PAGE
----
Risk management

Nick Furlonge, Director of risk management

The risk management team is now equipped to operate in a Solvency II environment, providing challenge to the business and reporting to the board on the risk landscape and how it is changing over time.

 

Year in review

Beazley has made significant progress during 2010 in preparing for Solvency II, an important element of which has been the enhancement of its risk management framework. The board has supported this preparation by investing time and resource to review and develop the global assurance functions so that Solvency II creates an opportunity rather than becoming a regulatory burden. The board has reaffirmed its risk appetite within each of the eight risk categories and has cascaded this appetite to the underlying 54 risk events to help the business operate within the required tolerances. The board has also overseen a full review of the control environment to confirm that the controls have been established with reference to risk appetite. Finally, the risk management team have expanded the risk reporting to the relevant committees and boards to further support decision making in the group. 

The main outcomes from the review of the risk management framework have been to:

  1. Maintain consistency across the group: The operational requirements of the underwriting and claims teams have been restated as minimum standards to ensure a consistent level of risk mitigation across the group.
  2. Provide clarity of approach: The minimum standards and revised control articulation provide greater clarity to the teams about senior management’s expectations of performance.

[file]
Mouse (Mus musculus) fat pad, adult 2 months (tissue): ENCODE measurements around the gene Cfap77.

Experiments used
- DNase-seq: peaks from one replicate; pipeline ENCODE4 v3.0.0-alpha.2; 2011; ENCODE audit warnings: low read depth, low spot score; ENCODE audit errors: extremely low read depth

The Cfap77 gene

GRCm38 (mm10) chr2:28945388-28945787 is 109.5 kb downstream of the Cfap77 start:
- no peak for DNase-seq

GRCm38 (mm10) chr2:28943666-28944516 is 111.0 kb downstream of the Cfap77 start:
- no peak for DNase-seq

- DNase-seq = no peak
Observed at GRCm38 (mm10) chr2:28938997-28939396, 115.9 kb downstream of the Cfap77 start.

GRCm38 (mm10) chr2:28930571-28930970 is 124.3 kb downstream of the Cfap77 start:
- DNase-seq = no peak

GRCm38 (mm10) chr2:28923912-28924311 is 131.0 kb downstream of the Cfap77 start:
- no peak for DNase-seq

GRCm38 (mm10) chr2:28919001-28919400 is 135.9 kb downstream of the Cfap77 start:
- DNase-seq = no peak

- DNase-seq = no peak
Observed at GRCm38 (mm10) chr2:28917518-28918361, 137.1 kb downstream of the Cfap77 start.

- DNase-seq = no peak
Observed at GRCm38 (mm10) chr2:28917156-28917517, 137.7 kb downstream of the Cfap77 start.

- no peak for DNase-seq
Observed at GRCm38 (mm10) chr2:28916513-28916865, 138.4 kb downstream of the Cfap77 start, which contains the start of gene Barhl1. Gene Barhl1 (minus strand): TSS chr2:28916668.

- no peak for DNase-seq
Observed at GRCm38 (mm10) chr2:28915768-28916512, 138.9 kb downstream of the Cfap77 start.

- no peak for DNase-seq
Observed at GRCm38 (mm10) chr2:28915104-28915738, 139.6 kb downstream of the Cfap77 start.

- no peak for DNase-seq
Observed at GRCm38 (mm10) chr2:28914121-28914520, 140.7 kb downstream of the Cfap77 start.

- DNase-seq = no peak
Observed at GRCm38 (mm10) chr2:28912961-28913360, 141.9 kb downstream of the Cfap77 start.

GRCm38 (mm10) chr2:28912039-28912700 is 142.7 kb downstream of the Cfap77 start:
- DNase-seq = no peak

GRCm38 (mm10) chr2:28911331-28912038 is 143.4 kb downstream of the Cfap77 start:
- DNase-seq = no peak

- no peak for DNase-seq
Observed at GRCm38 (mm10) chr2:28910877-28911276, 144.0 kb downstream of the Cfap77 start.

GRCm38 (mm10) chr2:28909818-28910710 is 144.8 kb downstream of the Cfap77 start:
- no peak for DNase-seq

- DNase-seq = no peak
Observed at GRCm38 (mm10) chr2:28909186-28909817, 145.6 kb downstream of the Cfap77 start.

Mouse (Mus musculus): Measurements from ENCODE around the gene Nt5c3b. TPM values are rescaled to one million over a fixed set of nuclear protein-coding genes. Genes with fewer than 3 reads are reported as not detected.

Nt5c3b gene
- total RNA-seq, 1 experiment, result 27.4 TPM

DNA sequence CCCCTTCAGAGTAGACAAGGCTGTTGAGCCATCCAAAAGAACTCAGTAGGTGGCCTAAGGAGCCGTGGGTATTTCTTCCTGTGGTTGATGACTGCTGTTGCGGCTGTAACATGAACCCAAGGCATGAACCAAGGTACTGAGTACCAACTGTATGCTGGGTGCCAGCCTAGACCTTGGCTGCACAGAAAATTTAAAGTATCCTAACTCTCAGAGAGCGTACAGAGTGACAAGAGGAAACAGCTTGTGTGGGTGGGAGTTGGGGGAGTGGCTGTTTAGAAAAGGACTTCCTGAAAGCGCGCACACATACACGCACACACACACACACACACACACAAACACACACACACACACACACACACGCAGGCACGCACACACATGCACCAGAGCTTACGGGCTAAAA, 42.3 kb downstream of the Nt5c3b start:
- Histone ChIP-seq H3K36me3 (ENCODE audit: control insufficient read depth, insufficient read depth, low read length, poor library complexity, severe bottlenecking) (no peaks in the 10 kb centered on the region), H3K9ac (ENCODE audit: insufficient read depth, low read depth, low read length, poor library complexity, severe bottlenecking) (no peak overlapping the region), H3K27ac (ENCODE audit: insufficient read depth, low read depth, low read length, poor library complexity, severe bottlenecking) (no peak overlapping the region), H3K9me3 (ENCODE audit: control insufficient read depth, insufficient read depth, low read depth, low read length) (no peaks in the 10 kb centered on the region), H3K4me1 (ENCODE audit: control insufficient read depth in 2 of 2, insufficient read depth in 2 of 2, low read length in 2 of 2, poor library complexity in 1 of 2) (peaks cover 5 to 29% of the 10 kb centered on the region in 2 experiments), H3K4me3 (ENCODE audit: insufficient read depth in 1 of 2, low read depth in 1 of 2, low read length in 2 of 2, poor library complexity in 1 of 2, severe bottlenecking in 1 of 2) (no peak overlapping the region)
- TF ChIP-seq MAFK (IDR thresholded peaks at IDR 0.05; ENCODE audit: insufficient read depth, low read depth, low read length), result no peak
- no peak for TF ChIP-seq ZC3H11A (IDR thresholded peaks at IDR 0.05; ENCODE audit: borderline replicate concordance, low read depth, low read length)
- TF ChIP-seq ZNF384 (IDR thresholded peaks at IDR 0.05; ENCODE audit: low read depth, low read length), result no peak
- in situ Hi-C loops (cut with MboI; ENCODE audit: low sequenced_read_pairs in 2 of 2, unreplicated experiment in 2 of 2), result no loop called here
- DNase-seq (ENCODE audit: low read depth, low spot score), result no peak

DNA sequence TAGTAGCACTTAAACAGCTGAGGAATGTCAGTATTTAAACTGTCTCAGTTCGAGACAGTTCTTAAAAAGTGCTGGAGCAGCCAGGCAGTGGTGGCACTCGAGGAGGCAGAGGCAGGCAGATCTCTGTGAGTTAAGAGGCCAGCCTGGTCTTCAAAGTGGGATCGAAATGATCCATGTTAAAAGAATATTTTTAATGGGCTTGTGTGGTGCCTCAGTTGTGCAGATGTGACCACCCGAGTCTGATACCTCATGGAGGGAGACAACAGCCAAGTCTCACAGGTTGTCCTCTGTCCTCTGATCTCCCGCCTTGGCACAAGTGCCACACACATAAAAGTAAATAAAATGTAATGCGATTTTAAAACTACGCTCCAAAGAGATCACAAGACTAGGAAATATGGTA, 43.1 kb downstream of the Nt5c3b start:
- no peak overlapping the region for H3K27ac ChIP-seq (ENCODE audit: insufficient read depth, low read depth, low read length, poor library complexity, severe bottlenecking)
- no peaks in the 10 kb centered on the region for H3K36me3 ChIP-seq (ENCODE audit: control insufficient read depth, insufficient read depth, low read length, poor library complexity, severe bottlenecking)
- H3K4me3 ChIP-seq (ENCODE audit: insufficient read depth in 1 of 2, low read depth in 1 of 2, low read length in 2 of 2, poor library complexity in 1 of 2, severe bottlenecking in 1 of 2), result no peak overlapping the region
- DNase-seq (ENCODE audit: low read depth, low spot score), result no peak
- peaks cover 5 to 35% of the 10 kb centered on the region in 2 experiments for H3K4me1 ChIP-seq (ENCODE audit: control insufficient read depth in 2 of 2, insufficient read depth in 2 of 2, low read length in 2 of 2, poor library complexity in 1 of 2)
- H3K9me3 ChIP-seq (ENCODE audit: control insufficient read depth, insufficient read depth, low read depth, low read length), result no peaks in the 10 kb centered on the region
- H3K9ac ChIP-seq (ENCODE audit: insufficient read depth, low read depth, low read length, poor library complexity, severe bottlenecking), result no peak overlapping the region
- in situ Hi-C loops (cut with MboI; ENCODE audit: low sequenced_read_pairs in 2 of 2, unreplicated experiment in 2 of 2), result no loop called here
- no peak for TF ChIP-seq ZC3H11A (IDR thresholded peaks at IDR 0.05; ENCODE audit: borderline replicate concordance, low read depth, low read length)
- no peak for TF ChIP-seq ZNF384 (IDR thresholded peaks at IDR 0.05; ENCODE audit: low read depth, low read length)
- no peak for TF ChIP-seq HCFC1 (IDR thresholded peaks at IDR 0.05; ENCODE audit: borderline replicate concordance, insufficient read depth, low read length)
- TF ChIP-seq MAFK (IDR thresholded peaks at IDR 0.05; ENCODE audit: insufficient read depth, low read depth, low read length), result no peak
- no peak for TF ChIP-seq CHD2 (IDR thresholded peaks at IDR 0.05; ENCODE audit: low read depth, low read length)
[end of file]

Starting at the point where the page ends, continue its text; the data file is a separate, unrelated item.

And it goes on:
3. Document: There has been increased focus on ensuring that the documentation of processes is appropriate and in line with Solvency II requirements.
  4. Evidence: In a Solvency II environment, evidencing of the control environment is an important principle. Strengthening the evidencing requirement allows the board to ensure that the business is managing risk within the approved risk appetite.

Beazley has also invested in people during the year, completing the development of a global risk management team with an appropriate level of resource and the required mix of skill. The risk management team is now structured to assess the technical (or financial) risk, the process (or operational) risk and provide a more extensive programme of risk reporting. The team has been led by Andrew Pryde since 1 January 2011 when he took on a newly created executive role of chief risk officer.  Andrew was previously Beazley’s group actuary. We have also taken the opportunity to recruit risk managers from other industries to supplement the deep insurance knowledge already within the risk management team.

The risk management team is now equipped to operate in a Solvency II environment, providing challenge to the business and reporting to the board on the risk landscape and how it is changing over time.

Looking forward

From 2011, we are establishing a risk and regulatory committee. This committee will meet on a monthly basis and is comprised of members of the executive committee. The committee will benefit from quarterly attendance of non executive directors to provide independent challenge. The introduction of this committee emphasises our commitment to effective risk management.